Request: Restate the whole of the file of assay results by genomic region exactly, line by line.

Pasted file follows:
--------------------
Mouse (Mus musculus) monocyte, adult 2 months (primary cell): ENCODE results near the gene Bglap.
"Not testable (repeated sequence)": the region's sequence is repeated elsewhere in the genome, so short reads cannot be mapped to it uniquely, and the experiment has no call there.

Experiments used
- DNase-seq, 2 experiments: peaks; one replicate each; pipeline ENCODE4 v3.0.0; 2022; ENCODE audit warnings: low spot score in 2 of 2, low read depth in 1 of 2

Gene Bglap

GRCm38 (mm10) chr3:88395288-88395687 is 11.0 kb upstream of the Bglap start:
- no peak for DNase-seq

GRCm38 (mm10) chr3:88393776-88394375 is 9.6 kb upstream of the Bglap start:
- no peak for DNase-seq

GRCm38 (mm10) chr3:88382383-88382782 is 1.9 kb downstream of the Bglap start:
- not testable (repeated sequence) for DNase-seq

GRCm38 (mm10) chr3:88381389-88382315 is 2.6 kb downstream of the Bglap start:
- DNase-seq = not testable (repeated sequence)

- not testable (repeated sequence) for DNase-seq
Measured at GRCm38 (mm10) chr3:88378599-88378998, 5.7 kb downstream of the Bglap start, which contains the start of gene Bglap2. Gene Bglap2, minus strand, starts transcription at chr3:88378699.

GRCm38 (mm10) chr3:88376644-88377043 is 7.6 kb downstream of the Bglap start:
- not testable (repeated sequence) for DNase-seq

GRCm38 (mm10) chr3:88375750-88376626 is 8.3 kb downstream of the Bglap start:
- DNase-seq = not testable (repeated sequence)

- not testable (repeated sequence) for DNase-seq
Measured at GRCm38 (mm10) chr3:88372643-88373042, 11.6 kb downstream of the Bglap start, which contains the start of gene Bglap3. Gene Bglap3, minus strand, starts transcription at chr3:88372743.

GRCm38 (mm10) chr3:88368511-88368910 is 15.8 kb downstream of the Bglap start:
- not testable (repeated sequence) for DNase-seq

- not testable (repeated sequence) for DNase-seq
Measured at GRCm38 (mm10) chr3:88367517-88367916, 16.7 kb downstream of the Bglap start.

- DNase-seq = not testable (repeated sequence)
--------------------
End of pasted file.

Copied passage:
Mouse (Mus musculus) monocyte, adult 2 months (primary cell): ENCODE results near the gene Bglap.
"Not testable (repeated sequence)": the region's sequence is repeated elsewhere in the genome, so short reads cannot be mapped to it uniquely, and the experiment has no call there.

Experiments used
- DNase-seq, 2 experiments: peaks; one replicate each; pipeline ENCODE4 v3.0.0; 2022; ENCODE audit warnings: low spot score in 2 of 2, low read depth in 1 of 2

Gene Bglap

GRCm38 (mm10) chr3:88395288-88395687 is 11.0 kb upstream of the Bglap start:
- no peak for DNase-seq

GRCm38 (mm10) chr3:88393776-88394375 is 9.6 kb upstream of the Bglap start:
- no peak for DNase-seq

GRCm38 (mm10) chr3:88382383-88382782 is 1.9 kb downstream of the Bglap start:
- not testable (repeated sequence) for DNase-seq

GRCm38 (mm10) chr3:88381389-88382315 is 2.6 kb downstream of the Bglap start:
- DNase-seq = not testable (repeated sequence)

- not testable (repeated sequence) for DNase-seq
Measured at GRCm38 (mm10) chr3:88378599-88378998, 5.7 kb downstream of the Bglap start, which contains the start of gene Bglap2. Gene Bglap2, minus strand, starts transcription at chr3:88378699.

GRCm38 (mm10) chr3:88376644-88377043 is 7.6 kb downstream of the Bglap start:
- not testable (repeated sequence) for DNase-seq

GRCm38 (mm10) chr3:88375750-88376626 is 8.3 kb downstream of the Bglap start:
- DNase-seq = not testable (repeated sequence)

- not testable (repeated sequence) for DNase-seq
Measured at GRCm38 (mm10) chr3:88372643-88373042, 11.6 kb downstream of the Bglap start, which contains the start of gene Bglap3. Gene Bglap3, minus strand, starts transcription at chr3:88372743.

GRCm38 (mm10) chr3:88368511-88368910 is 15.8 kb downstream of the Bglap start:
- not testable (repeated sequence) for DNase-seq

- not testable (repeated sequence) for DNase-seq
Measured at GRCm38 (mm10) chr3:88367517-88367916, 16.7 kb downstream of the Bglap start.

- DNase-seq = not testable (repeated sequence)